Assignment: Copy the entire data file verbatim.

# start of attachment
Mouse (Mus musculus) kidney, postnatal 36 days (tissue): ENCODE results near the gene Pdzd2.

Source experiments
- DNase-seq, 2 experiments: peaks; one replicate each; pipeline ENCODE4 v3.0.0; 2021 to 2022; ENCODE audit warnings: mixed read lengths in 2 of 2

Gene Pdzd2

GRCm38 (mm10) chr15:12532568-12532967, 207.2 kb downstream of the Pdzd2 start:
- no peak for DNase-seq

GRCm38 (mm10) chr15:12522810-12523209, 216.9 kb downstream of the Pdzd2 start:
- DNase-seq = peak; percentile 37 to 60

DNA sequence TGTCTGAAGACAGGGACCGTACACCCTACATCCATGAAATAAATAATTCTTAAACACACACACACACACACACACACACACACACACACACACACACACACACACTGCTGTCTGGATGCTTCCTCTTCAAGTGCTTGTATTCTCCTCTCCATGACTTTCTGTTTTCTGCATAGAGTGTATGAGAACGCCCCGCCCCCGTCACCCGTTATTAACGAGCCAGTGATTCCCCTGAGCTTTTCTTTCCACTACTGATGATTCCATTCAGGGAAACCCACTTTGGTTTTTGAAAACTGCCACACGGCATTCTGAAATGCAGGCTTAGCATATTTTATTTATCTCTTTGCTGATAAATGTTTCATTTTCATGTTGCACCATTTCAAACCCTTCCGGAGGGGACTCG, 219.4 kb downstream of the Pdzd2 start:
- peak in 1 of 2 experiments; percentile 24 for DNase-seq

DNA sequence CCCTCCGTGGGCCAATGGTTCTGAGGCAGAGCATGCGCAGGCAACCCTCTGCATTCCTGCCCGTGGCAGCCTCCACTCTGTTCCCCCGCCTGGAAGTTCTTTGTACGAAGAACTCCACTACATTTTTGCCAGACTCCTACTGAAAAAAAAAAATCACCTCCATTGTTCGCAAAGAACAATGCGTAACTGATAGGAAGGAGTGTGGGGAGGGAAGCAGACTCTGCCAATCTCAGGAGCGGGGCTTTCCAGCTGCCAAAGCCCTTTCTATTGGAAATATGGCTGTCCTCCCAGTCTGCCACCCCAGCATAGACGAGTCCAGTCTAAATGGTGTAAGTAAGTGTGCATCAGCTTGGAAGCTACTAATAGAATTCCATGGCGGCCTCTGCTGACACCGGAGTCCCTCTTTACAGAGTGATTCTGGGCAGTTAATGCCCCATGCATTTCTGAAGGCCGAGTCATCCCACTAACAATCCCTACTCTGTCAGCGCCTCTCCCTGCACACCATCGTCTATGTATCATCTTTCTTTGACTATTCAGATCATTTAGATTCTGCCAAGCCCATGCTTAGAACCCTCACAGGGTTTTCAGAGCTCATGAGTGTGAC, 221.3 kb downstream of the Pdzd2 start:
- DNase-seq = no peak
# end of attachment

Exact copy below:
Mouse (Mus musculus) kidney, postnatal 36 days (tissue): ENCODE results near the gene Pdzd2.

Source experiments
- DNase-seq, 2 experiments: peaks; one replicate each; pipeline ENCODE4 v3.0.0; 2021 to 2022; ENCODE audit warnings: mixed read lengths in 2 of 2

Gene Pdzd2

GRCm38 (mm10) chr15:12532568-12532967, 207.2 kb downstream of the Pdzd2 start:
- no peak for DNase-seq

GRCm38 (mm10) chr15:12522810-12523209, 216.9 kb downstream of the Pdzd2 start:
- DNase-seq = peak; percentile 37 to 60

DNA sequence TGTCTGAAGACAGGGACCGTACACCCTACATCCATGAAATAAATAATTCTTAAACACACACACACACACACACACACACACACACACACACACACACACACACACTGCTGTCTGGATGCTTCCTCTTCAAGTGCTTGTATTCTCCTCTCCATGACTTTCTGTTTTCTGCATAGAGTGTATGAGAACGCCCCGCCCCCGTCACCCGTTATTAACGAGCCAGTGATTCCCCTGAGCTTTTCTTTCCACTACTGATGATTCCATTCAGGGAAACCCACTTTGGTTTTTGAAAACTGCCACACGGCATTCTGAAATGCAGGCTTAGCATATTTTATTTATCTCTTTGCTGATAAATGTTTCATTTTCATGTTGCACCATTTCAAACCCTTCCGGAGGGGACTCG, 219.4 kb downstream of the Pdzd2 start:
- peak in 1 of 2 experiments; percentile 24 for DNase-seq

DNA sequence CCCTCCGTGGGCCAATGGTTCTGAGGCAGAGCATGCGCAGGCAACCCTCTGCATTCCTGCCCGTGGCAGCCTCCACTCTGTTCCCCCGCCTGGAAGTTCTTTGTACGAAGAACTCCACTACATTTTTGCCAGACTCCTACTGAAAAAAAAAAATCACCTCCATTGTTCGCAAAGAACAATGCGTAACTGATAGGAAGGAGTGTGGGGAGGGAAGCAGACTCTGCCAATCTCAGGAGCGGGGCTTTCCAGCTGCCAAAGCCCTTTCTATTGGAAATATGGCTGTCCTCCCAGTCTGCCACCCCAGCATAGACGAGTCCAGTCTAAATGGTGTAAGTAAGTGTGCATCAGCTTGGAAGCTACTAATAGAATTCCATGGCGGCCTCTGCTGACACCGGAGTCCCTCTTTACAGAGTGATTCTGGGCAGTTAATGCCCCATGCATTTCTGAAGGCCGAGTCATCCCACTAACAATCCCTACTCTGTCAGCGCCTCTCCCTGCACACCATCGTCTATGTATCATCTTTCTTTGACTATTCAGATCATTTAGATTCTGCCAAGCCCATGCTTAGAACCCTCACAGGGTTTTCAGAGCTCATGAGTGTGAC, 221.3 kb downstream of the Pdzd2 start:
- DNase-seq = no peak